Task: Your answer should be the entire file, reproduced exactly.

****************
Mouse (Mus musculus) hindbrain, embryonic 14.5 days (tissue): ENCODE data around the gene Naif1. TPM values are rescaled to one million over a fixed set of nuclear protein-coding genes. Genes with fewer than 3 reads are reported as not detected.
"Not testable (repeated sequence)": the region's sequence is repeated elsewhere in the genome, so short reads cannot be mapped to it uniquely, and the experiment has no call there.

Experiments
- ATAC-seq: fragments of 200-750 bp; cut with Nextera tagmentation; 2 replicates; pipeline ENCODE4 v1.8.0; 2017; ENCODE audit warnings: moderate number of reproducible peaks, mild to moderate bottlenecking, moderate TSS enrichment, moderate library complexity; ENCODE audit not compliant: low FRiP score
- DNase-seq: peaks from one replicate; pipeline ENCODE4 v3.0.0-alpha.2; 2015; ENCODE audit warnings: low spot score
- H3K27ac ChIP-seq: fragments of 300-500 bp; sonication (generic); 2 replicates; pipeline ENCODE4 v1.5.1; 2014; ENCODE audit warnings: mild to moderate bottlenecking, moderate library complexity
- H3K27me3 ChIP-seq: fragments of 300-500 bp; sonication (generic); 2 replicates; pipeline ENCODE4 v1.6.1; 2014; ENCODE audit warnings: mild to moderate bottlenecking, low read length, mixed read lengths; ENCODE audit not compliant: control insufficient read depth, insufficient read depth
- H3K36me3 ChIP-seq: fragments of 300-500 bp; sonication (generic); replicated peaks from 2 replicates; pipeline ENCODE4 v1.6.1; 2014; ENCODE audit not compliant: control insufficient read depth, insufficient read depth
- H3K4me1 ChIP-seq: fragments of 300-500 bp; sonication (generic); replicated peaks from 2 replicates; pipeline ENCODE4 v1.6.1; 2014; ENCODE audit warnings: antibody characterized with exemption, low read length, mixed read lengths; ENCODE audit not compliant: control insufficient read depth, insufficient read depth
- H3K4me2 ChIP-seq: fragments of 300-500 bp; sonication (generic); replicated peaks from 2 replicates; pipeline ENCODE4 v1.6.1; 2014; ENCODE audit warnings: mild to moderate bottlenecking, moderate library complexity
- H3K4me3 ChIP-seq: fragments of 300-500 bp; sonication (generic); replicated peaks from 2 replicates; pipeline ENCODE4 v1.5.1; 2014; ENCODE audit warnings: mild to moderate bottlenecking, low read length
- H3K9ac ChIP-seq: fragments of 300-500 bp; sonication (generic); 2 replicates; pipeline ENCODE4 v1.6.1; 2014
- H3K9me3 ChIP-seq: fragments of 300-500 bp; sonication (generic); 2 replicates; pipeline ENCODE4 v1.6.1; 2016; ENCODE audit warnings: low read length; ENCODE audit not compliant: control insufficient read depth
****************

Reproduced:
Mouse (Mus musculus) hindbrain, embryonic 14.5 days (tissue): ENCODE data around the gene Naif1. TPM values are rescaled to one million over a fixed set of nuclear protein-coding genes. Genes with fewer than 3 reads are reported as not detected.
"Not testable (repeated sequence)": the region's sequence is repeated elsewhere in the genome, so short reads cannot be mapped to it uniquely, and the experiment has no call there.

Experiments
- ATAC-seq: fragments of 200-750 bp; cut with Nextera tagmentation; 2 replicates; pipeline ENCODE4 v1.8.0; 2017; ENCODE audit warnings: moderate number of reproducible peaks, mild to moderate bottlenecking, moderate TSS enrichment, moderate library complexity; ENCODE audit not compliant: low FRiP score
- DNase-seq: peaks from one replicate; pipeline ENCODE4 v3.0.0-alpha.2; 2015; ENCODE audit warnings: low spot score
- H3K27ac ChIP-seq: fragments of 300-500 bp; sonication (generic); 2 replicates; pipeline ENCODE4 v1.5.1; 2014; ENCODE audit warnings: mild to moderate bottlenecking, moderate library complexity
- H3K27me3 ChIP-seq: fragments of 300-500 bp; sonication (generic); 2 replicates; pipeline ENCODE4 v1.6.1; 2014; ENCODE audit warnings: mild to moderate bottlenecking, low read length, mixed read lengths; ENCODE audit not compliant: control insufficient read depth, insufficient read depth
- H3K36me3 ChIP-seq: fragments of 300-500 bp; sonication (generic); replicated peaks from 2 replicates; pipeline ENCODE4 v1.6.1; 2014; ENCODE audit not compliant: control insufficient read depth, insufficient read depth
- H3K4me1 ChIP-seq: fragments of 300-500 bp; sonication (generic); replicated peaks from 2 replicates; pipeline ENCODE4 v1.6.1; 2014; ENCODE audit warnings: antibody characterized with exemption, low read length, mixed read lengths; ENCODE audit not compliant: control insufficient read depth, insufficient read depth
- H3K4me2 ChIP-seq: fragments of 300-500 bp; sonication (generic); replicated peaks from 2 replicates; pipeline ENCODE4 v1.6.1; 2014; ENCODE audit warnings: mild to moderate bottlenecking, moderate library complexity
- H3K4me3 ChIP-seq: fragments of 300-500 bp; sonication (generic); replicated peaks from 2 replicates; pipeline ENCODE4 v1.5.1; 2014; ENCODE audit warnings: mild to moderate bottlenecking, low read length
- H3K9ac ChIP-seq: fragments of 300-500 bp; sonication (generic); 2 replicates; pipeline ENCODE4 v1.6.1; 2014
- H3K9me3 ChIP-seq: fragments of 300-500 bp; sonication (generic); 2 replicates; pipeline ENCODE4 v1.6.1; 2016; ENCODE audit warnings: low read length; ENCODE audit not compliant: control insufficient read depth